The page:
Hope Is the Way

By Anna Brown

What We Are Reading These Days

Here of late, friends in the Kairos peace community and beyond have been re-reading and sharing one of Daniel Berrigan’s books: Ten Commandments for the Long Haul. This particular turn to Berrigan pivots on two questions for the peace communities: How do we stay rooted in the work of peacemaking, especially when the attacks on life are increasing at an exponential rate? How do we bring the gifts and insights of our ancestors and past struggles alive in the present moment and in our way? For those of us who were fortunate enough to live and act in community with Berrigan, we witnessed the answers to these questions embodied in Berrigan himself. My experience of Dan was one in which you thought that someone had flipped the light switch on permanently in him. Despite the travails of old age and ill health, despite witnessing a body politic that seemed to be hell bent on destroying our beloved earth and its peoples, there was always an illuminating light within Dan. More concretely, this light manifests itself in a steadfast courage, a mind and heart expressed poetically, and a love for life that compelled him to constantly gather folks into the community, never leaving anyone outside the circle.


Get Your Hands Dirty and Keep Going

For nearly a decade now, our social justice community at Saint Peter’s University has collaborated with our undocumented students. More recently, the University opened its Center for Undocumented Students in our Dr. Martin Luther King, Jr. – Kairos Social Justice House. Although the threat of deportation was certainly a possibility during President Barack Obama’s tenure in office, our students at least had the protection of DACA. They could emerge from living in the shadows and be afforded some semblance of dignity in our society. The election of Donald Trump in November of 2016 was ushered in on a promise to “Make America Great Again.” To keep that promise meant, in part,  to hunt down and remove mass numbers of people, particularly those who were Mexican and Muslim in origin. The Clinton-era immigrant detention and deportation infrastructure, which was maintained by all Presidents since then, is now being significantly enhanced and with it the promise of thousands of jobs for work-starved Americans. The magnitude of the assault on our immigrant brothers and sisters – some of whom are my students and their families — is staggering as is the breathtaking determination of this administration to get the job done. What must we do in a time like this? I tend to spend part of the summer’s day with my hands plunged deep in the dirt of our social justice community garden and surrounded by the murals of the Dan and Phil Berrigan, Liz McAlister, Harriet Tubman, and Dr. Martin Luther King, Jr. on the walls surrounding the garden. I often come into the social justice house covered in mud, but I would not have it otherwise. It reminds me that we are rooted in the breadth and bounty of our good earth, and in rhythms of life that transcend and endure beyond the four to the eight-year tenure of each administration. It allows all of us who work in the social justice garden and community one of the key points in Pope Francis’s encyclical Laudato Si: the same system that created a disposable earth has created disposable people. We must instead, as he stated in a recent TED talk, foment a revolution of tenderness.  Nourished by this daily experience of muddy hands, hopeful hearts, and readings shared in the community, our community keeps going.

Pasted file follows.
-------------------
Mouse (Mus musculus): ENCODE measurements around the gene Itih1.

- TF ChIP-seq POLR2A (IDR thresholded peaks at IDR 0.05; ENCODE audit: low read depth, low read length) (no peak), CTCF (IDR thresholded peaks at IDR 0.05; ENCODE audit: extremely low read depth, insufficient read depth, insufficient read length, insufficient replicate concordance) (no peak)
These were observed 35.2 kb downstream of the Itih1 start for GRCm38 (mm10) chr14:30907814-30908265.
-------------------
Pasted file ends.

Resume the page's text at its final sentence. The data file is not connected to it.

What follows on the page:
The Bomb and Our Workmen’s Shoes